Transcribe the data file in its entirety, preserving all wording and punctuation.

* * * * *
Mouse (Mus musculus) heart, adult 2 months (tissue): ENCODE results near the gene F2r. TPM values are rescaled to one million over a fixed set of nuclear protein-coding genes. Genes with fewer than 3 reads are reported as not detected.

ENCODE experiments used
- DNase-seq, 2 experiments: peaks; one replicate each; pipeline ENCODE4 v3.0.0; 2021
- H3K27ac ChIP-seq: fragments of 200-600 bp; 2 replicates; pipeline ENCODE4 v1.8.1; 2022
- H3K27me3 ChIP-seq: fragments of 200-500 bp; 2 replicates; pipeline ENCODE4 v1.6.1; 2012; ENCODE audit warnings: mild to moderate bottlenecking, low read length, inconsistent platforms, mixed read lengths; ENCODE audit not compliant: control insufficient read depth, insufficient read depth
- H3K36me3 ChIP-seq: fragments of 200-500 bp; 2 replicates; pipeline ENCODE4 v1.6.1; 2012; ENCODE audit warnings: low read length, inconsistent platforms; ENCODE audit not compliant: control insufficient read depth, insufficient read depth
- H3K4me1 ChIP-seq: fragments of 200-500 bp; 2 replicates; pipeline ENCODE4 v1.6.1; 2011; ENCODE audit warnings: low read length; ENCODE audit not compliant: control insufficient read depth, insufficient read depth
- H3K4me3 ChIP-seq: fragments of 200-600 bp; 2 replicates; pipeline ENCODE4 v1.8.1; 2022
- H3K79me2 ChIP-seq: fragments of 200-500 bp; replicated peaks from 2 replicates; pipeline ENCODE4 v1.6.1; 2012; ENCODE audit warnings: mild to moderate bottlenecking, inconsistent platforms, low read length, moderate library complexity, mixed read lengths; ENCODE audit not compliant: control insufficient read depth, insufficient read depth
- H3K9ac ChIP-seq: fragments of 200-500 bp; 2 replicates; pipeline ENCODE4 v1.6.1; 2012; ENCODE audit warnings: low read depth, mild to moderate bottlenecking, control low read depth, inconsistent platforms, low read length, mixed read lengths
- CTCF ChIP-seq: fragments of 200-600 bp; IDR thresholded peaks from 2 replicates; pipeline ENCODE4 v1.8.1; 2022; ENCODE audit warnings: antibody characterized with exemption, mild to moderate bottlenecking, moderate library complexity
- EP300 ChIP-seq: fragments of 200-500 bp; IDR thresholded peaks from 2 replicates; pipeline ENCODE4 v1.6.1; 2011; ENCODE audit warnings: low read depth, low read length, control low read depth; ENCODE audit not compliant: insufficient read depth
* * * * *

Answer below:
Mouse (Mus musculus) heart, adult 2 months (tissue): ENCODE results near the gene F2r. TPM values are rescaled to one million over a fixed set of nuclear protein-coding genes. Genes with fewer than 3 reads are reported as not detected.

ENCODE experiments used
- DNase-seq, 2 experiments: peaks; one replicate each; pipeline ENCODE4 v3.0.0; 2021
- H3K27ac ChIP-seq: fragments of 200-600 bp; 2 replicates; pipeline ENCODE4 v1.8.1; 2022
- H3K27me3 ChIP-seq: fragments of 200-500 bp; 2 replicates; pipeline ENCODE4 v1.6.1; 2012; ENCODE audit warnings: mild to moderate bottlenecking, low read length, inconsistent platforms, mixed read lengths; ENCODE audit not compliant: control insufficient read depth, insufficient read depth
- H3K36me3 ChIP-seq: fragments of 200-500 bp; 2 replicates; pipeline ENCODE4 v1.6.1; 2012; ENCODE audit warnings: low read length, inconsistent platforms; ENCODE audit not compliant: control insufficient read depth, insufficient read depth
- H3K4me1 ChIP-seq: fragments of 200-500 bp; 2 replicates; pipeline ENCODE4 v1.6.1; 2011; ENCODE audit warnings: low read length; ENCODE audit not compliant: control insufficient read depth, insufficient read depth
- H3K4me3 ChIP-seq: fragments of 200-600 bp; 2 replicates; pipeline ENCODE4 v1.8.1; 2022
- H3K79me2 ChIP-seq: fragments of 200-500 bp; replicated peaks from 2 replicates; pipeline ENCODE4 v1.6.1; 2012; ENCODE audit warnings: mild to moderate bottlenecking, inconsistent platforms, low read length, moderate library complexity, mixed read lengths; ENCODE audit not compliant: control insufficient read depth, insufficient read depth
- H3K9ac ChIP-seq: fragments of 200-500 bp; 2 replicates; pipeline ENCODE4 v1.6.1; 2012; ENCODE audit warnings: low read depth, mild to moderate bottlenecking, control low read depth, inconsistent platforms, low read length, mixed read lengths
- CTCF ChIP-seq: fragments of 200-600 bp; IDR thresholded peaks from 2 replicates; pipeline ENCODE4 v1.8.1; 2022; ENCODE audit warnings: antibody characterized with exemption, mild to moderate bottlenecking, moderate library complexity
- EP300 ChIP-seq: fragments of 200-500 bp; IDR thresholded peaks from 2 replicates; pipeline ENCODE4 v1.6.1; 2011; ENCODE audit warnings: low read depth, low read length, control low read depth; ENCODE audit not compliant: insufficient read depth